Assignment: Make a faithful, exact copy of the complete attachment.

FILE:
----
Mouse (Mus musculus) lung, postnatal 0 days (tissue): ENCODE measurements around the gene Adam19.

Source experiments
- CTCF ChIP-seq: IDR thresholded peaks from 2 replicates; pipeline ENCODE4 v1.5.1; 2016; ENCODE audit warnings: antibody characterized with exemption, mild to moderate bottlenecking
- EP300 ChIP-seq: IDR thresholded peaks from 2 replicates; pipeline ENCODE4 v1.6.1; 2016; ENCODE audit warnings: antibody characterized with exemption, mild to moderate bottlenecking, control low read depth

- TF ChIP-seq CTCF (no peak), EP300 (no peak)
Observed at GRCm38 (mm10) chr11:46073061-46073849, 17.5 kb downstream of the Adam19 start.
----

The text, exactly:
Mouse (Mus musculus) lung, postnatal 0 days (tissue): ENCODE measurements around the gene Adam19.

Source experiments
- CTCF ChIP-seq: IDR thresholded peaks from 2 replicates; pipeline ENCODE4 v1.5.1; 2016; ENCODE audit warnings: antibody characterized with exemption, mild to moderate bottlenecking
- EP300 ChIP-seq: IDR thresholded peaks from 2 replicates; pipeline ENCODE4 v1.6.1; 2016; ENCODE audit warnings: antibody characterized with exemption, mild to moderate bottlenecking, control low read depth

- TF ChIP-seq CTCF (no peak), EP300 (no peak)
Observed at GRCm38 (mm10) chr11:46073061-46073849, 17.5 kb downstream of the Adam19 start.